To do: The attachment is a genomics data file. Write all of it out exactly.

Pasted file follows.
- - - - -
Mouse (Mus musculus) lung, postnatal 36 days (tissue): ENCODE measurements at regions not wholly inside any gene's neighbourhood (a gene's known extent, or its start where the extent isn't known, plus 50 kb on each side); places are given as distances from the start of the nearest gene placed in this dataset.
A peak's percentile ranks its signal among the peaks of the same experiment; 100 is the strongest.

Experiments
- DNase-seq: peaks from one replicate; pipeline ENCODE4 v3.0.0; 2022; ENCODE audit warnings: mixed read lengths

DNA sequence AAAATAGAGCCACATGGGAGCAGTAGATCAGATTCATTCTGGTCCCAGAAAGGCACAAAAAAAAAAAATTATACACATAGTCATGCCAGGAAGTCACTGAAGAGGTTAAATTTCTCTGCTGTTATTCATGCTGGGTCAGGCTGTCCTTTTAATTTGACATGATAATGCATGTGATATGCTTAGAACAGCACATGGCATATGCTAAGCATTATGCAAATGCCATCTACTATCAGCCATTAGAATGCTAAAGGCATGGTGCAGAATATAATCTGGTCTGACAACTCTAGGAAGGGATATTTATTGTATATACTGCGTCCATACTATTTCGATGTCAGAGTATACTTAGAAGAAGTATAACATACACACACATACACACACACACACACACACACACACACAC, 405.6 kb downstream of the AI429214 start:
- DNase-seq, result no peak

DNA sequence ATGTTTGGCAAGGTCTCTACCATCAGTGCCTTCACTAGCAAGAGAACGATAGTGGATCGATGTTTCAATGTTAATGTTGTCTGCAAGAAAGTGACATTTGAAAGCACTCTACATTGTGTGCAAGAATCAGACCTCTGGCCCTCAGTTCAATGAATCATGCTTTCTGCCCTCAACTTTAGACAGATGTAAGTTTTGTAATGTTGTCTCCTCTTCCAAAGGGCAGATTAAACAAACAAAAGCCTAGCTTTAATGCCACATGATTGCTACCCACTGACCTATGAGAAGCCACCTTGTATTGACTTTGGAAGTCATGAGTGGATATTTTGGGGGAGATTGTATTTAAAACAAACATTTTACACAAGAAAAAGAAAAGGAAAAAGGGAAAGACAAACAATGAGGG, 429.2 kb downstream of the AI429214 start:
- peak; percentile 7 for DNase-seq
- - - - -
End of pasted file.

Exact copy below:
Mouse (Mus musculus) lung, postnatal 36 days (tissue): ENCODE measurements at regions not wholly inside any gene's neighbourhood (a gene's known extent, or its start where the extent isn't known, plus 50 kb on each side); places are given as distances from the start of the nearest gene placed in this dataset.
A peak's percentile ranks its signal among the peaks of the same experiment; 100 is the strongest.

Experiments
- DNase-seq: peaks from one replicate; pipeline ENCODE4 v3.0.0; 2022; ENCODE audit warnings: mixed read lengths

DNA sequence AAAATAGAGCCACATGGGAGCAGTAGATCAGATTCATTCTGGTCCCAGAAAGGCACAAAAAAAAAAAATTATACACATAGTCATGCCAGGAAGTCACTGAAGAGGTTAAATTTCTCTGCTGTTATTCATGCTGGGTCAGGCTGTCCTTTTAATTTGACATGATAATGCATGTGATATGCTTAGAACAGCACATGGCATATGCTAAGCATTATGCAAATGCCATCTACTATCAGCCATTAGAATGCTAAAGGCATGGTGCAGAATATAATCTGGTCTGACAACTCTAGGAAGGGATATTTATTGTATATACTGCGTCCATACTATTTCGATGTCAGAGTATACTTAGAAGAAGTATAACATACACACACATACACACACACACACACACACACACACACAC, 405.6 kb downstream of the AI429214 start:
- DNase-seq, result no peak

DNA sequence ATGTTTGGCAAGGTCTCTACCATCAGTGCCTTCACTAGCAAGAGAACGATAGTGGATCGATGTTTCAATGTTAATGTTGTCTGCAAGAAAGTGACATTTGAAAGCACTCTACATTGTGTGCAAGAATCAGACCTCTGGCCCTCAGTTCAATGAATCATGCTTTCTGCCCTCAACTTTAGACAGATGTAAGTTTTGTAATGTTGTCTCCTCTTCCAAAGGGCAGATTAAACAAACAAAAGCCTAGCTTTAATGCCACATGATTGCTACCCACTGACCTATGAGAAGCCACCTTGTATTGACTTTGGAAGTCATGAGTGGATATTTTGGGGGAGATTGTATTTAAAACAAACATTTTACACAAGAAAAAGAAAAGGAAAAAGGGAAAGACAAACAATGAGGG, 429.2 kb downstream of the AI429214 start:
- peak; percentile 7 for DNase-seq